Police learn more about dementia

Alzheimer's Society Acting Locality Manager North of Tyne Danielle Hayes, Supt Mick Paterson and Northumberland Community Engagement Officer Michelle Redfern.
Alzheimer's Society Acting Locality Manager North of Tyne Danielle Hayes, Supt Mick Paterson and Northumberland Community Engagement Officer Michelle Redfern.

POLICE have been seeking expert help to better understand dementia.

Officers across Northumberland have received specialist training from the Alzheimer’s Society to learn more about the condition and how it can affect people.

They have also been advised how to spot the signs of someone with dementia, and how best to handle their needs.

It is hoped that the training will give officers more understanding when they are dealing with incidents where the victim has dementia, or when someone suffering from the condition has gone missing.

Superintendent Mick Paterson said: “This has been an excellent experience for us and has really helped us gain more knowledge of the conditions associated with dementia. Northumbria Police works hard to engage with the public and this is another example of how working with our partners can provide the best possible policing service to our communities.”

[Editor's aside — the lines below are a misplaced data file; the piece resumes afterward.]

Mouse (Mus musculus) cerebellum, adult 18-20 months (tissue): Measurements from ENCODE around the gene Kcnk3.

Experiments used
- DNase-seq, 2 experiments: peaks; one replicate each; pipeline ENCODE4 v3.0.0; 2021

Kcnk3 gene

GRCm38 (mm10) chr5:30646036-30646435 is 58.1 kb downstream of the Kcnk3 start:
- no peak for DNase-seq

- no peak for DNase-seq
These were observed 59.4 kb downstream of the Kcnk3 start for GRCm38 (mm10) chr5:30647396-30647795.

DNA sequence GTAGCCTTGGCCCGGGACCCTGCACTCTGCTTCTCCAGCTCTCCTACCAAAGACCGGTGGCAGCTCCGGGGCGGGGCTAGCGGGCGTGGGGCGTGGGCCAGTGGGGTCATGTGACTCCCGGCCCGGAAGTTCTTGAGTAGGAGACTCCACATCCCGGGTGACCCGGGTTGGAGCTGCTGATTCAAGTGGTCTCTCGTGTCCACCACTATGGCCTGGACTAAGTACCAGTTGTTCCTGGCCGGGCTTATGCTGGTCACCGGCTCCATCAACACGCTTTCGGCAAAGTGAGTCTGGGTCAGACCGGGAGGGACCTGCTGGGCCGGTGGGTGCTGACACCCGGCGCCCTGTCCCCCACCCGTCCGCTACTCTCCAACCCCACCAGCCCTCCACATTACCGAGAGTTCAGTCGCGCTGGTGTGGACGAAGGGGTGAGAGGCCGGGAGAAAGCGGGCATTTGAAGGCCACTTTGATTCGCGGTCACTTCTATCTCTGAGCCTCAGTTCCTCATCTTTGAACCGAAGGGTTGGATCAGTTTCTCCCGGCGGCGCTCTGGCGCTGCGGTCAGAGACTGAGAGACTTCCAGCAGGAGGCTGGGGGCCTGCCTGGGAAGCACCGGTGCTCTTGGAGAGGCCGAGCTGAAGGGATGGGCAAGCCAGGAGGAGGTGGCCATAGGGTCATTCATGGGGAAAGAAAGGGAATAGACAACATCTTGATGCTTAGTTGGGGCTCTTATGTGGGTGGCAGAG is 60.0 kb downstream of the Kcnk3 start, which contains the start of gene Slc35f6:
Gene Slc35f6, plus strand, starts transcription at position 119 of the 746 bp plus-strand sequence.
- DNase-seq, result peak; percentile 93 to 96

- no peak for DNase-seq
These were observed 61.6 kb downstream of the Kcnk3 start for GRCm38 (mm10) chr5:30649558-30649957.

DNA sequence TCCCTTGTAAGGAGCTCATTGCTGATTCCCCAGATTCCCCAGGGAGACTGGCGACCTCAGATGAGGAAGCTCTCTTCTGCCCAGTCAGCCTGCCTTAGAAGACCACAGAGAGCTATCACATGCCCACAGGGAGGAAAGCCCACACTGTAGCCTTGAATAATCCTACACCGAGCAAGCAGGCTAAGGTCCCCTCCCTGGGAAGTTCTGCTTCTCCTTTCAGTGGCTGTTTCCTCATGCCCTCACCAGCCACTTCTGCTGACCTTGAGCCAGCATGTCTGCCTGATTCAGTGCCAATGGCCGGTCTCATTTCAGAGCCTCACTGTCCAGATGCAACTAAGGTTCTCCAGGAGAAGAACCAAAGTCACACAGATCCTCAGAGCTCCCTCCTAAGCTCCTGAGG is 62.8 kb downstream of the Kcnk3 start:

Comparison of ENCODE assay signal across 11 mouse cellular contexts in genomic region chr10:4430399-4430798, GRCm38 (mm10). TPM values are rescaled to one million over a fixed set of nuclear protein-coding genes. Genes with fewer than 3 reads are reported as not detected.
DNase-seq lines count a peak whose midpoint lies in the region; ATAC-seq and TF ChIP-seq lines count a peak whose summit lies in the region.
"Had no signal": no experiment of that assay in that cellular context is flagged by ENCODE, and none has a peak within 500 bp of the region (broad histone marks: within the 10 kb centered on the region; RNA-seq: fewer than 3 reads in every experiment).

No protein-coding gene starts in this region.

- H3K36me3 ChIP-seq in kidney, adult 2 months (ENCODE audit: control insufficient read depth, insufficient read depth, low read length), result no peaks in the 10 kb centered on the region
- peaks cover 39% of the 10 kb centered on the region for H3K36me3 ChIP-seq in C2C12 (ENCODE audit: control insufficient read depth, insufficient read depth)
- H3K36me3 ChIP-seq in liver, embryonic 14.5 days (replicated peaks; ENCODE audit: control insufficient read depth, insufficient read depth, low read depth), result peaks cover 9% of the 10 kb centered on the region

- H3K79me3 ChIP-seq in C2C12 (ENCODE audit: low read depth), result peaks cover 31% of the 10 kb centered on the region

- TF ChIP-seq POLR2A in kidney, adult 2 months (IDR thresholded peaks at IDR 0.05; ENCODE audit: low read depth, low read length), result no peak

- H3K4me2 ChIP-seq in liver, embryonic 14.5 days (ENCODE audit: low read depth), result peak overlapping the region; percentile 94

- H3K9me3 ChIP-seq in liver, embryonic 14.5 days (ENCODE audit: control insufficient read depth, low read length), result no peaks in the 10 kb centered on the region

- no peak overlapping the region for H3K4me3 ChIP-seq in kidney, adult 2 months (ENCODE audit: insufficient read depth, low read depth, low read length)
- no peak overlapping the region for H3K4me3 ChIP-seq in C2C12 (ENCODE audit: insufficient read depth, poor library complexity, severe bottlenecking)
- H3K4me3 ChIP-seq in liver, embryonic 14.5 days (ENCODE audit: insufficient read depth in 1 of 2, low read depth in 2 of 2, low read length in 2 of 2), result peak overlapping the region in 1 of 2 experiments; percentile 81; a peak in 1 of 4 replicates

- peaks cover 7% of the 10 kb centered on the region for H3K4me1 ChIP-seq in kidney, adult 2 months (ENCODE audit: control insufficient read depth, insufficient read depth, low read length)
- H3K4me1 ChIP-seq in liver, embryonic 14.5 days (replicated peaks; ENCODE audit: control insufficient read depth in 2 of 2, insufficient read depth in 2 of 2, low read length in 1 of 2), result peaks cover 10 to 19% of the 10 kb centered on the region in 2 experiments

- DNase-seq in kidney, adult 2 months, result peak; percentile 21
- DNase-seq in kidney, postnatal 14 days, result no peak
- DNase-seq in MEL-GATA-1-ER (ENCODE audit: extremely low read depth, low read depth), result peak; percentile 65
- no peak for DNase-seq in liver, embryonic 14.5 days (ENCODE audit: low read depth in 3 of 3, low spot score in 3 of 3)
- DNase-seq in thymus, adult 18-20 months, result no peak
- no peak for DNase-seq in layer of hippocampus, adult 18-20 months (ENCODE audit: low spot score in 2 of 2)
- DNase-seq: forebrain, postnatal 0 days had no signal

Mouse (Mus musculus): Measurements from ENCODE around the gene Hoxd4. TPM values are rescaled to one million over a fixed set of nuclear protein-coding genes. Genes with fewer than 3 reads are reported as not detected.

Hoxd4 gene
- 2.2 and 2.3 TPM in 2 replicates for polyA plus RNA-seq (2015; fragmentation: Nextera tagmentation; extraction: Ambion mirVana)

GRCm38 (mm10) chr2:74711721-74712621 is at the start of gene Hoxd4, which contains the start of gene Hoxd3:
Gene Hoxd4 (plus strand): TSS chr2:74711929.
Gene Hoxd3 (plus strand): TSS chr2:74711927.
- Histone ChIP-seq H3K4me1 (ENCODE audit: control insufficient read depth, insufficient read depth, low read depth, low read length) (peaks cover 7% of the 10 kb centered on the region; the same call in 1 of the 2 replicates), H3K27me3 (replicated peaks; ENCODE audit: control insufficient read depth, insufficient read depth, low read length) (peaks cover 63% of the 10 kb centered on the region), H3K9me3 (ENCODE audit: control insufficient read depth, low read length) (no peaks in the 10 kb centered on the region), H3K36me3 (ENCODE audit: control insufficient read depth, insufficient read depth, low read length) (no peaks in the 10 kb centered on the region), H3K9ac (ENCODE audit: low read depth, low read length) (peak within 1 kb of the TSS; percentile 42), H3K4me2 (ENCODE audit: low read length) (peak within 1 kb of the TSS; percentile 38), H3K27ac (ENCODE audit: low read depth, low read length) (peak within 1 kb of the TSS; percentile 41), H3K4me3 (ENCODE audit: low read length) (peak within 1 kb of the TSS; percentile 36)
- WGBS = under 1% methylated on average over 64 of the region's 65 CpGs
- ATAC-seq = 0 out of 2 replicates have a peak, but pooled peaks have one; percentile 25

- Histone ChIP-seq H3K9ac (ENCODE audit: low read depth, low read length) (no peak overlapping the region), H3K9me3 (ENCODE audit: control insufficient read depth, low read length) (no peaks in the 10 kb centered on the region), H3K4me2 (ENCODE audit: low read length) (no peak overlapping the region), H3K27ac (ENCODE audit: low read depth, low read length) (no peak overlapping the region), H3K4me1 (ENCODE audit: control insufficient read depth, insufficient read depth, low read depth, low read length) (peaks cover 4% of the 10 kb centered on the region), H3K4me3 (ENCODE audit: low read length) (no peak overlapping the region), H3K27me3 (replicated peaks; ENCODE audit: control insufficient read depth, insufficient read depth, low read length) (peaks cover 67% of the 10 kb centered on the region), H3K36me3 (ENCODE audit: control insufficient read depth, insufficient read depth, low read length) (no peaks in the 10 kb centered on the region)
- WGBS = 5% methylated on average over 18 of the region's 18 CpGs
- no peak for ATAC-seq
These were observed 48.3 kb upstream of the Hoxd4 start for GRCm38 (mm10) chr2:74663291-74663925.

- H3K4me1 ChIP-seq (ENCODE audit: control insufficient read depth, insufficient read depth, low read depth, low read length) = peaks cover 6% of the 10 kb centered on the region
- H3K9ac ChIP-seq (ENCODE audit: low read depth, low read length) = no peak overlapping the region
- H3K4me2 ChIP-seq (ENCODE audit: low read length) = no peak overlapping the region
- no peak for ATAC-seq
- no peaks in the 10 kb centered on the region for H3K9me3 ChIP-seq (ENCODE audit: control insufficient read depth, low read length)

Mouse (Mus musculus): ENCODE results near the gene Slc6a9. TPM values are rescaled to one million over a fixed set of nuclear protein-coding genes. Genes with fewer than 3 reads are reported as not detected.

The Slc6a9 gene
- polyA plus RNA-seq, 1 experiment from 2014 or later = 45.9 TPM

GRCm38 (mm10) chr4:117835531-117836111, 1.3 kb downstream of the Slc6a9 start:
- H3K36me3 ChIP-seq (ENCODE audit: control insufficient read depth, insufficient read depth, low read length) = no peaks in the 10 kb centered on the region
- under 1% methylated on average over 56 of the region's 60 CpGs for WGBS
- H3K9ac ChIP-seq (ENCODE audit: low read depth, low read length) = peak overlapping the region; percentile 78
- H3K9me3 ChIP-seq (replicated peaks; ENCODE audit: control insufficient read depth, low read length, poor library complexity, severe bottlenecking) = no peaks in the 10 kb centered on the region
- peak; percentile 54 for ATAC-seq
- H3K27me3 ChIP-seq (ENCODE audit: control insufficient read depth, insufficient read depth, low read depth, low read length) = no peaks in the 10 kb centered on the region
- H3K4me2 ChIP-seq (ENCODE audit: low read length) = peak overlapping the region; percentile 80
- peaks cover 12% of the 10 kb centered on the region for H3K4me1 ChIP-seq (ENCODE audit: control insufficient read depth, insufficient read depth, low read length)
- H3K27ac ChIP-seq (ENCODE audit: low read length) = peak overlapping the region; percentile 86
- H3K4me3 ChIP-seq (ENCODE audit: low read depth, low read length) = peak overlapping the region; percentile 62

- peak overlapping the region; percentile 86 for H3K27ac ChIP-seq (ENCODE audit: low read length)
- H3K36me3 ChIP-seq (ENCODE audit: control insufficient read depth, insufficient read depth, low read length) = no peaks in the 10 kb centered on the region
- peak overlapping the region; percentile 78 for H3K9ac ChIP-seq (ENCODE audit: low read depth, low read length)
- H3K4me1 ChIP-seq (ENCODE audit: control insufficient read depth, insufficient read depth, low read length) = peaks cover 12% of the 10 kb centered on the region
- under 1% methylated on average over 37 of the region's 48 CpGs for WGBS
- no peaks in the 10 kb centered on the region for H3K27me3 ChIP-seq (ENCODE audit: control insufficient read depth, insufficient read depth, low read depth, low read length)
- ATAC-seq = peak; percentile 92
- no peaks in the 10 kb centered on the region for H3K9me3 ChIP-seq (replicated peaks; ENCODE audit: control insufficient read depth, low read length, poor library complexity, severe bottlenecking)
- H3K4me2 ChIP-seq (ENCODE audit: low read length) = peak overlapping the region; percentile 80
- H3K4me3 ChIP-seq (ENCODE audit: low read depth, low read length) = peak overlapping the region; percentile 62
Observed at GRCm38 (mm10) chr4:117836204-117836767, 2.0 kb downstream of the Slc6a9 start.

Alzheimer’s Society Acting Operations Director North Helen Foster welcomed the initiative. She said: “Police officers perform a vital role in our communities and by working together we can take very important steps towards making the Northumbria Police Force area a better place to live for people with dementia, their carers and their loved ones.

“The fact that Northumbria Police has made a commitment to make our communities more dementia-friendly represents a major boost to Alzheimer’s Society work as the number of people with dementia rises.”

There are 4,650 people with dementia in Northumberland.